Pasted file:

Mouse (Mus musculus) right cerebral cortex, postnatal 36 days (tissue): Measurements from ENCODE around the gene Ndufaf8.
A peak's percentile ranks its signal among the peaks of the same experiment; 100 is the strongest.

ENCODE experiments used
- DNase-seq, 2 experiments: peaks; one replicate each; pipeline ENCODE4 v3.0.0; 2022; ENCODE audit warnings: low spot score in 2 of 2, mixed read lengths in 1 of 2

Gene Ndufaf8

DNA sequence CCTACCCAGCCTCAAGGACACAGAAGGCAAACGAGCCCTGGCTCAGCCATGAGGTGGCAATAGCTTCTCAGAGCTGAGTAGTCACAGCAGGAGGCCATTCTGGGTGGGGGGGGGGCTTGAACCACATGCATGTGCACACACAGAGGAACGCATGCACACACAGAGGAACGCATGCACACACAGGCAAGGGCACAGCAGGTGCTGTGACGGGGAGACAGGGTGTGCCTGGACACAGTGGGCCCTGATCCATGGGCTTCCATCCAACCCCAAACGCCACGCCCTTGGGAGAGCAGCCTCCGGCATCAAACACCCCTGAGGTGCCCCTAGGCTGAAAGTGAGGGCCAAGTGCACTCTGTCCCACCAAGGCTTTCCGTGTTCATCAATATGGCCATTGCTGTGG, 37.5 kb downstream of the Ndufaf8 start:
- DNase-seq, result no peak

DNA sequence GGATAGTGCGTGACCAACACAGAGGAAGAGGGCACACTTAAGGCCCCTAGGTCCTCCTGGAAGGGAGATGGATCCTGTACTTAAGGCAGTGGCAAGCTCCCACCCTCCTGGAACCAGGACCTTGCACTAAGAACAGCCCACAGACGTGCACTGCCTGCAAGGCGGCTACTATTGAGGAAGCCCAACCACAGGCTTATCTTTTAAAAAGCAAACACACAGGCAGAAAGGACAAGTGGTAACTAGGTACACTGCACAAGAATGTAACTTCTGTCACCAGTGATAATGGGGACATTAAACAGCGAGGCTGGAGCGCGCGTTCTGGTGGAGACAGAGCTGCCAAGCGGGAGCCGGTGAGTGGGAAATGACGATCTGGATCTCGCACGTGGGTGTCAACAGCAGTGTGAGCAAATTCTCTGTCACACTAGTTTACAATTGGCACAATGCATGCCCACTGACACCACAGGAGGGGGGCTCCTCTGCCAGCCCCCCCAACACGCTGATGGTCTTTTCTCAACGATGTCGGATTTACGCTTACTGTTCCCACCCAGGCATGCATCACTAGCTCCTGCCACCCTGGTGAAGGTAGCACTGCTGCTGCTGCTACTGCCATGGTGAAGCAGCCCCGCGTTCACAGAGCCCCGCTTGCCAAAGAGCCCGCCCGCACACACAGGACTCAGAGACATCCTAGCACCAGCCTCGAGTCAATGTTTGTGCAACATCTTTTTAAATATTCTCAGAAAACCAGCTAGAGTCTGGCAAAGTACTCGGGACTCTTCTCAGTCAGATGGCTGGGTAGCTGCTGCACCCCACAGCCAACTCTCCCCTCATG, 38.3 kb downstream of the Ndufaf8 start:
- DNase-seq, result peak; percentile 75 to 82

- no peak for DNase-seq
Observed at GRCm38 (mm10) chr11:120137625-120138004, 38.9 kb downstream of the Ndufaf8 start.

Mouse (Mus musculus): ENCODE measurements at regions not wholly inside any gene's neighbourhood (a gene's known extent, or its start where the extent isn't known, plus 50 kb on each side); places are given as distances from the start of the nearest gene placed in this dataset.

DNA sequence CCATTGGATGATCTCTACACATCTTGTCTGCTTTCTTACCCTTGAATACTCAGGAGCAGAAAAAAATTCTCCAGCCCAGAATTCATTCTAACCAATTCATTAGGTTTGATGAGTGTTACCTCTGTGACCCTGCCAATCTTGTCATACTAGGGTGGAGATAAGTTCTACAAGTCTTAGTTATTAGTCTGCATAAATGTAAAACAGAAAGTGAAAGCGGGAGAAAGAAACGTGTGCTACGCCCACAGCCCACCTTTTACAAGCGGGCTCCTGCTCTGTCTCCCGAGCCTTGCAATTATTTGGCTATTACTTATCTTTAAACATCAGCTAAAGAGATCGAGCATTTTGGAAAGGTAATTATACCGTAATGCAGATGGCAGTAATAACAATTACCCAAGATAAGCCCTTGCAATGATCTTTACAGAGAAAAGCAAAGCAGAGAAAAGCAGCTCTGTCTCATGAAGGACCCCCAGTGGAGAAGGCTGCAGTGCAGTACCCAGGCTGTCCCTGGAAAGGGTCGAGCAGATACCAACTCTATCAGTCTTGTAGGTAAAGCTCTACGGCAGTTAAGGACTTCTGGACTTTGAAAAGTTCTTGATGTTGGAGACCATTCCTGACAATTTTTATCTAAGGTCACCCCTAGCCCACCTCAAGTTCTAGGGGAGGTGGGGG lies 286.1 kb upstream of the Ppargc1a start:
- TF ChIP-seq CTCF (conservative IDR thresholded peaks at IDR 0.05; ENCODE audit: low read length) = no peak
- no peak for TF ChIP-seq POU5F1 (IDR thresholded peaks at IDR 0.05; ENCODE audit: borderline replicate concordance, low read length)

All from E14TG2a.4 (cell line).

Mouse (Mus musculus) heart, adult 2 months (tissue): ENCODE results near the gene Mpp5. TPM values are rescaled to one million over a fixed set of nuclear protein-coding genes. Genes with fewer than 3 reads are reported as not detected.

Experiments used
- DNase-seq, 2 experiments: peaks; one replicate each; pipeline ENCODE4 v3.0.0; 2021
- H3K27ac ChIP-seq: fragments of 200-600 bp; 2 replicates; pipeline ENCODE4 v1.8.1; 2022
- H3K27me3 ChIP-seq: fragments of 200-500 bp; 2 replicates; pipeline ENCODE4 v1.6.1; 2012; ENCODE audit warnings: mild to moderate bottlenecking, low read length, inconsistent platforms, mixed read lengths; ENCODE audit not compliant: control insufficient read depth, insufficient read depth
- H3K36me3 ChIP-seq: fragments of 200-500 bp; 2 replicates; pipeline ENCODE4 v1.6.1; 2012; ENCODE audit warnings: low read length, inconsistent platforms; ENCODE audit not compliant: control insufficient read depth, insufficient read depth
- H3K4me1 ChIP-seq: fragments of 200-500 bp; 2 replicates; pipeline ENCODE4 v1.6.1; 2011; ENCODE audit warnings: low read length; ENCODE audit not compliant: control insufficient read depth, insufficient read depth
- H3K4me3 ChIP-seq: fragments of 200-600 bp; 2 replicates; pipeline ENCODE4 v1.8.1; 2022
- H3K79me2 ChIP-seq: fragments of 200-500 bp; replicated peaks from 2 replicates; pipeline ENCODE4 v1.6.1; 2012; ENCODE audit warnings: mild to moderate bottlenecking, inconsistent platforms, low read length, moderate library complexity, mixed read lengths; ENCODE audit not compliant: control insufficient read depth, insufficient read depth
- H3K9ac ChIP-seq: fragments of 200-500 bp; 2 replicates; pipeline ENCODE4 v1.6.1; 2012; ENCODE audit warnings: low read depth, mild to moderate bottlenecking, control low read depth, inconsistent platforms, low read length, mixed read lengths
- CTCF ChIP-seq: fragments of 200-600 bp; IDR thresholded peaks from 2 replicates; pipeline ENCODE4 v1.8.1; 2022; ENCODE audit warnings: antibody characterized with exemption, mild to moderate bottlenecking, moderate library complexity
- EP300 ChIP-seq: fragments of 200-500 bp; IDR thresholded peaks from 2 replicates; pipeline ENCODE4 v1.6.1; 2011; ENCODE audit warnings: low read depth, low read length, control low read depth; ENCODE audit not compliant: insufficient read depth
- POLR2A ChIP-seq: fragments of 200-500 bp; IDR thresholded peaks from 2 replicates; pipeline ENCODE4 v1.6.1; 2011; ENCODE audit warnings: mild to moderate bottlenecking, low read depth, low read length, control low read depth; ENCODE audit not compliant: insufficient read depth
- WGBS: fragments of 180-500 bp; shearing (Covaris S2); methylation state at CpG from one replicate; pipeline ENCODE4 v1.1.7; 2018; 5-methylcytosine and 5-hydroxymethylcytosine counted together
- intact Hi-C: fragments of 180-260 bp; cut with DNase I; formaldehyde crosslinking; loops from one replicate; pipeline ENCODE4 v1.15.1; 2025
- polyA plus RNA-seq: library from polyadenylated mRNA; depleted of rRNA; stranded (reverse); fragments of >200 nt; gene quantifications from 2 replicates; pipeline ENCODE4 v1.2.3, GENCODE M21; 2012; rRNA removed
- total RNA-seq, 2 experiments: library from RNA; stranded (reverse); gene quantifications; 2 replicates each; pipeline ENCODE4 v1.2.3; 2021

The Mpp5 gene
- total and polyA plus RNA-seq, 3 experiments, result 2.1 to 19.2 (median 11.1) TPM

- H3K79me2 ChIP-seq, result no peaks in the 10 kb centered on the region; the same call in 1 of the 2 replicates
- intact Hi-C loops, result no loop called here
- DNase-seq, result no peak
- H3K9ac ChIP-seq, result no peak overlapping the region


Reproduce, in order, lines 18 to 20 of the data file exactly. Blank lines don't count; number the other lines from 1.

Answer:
Experiments used
- DNase-seq, 2 experiments: peaks; one replicate each; pipeline ENCODE4 v3.0.0; 2021
- H3K27ac ChIP-seq: fragments of 200-600 bp; 2 replicates; pipeline ENCODE4 v1.8.1; 2022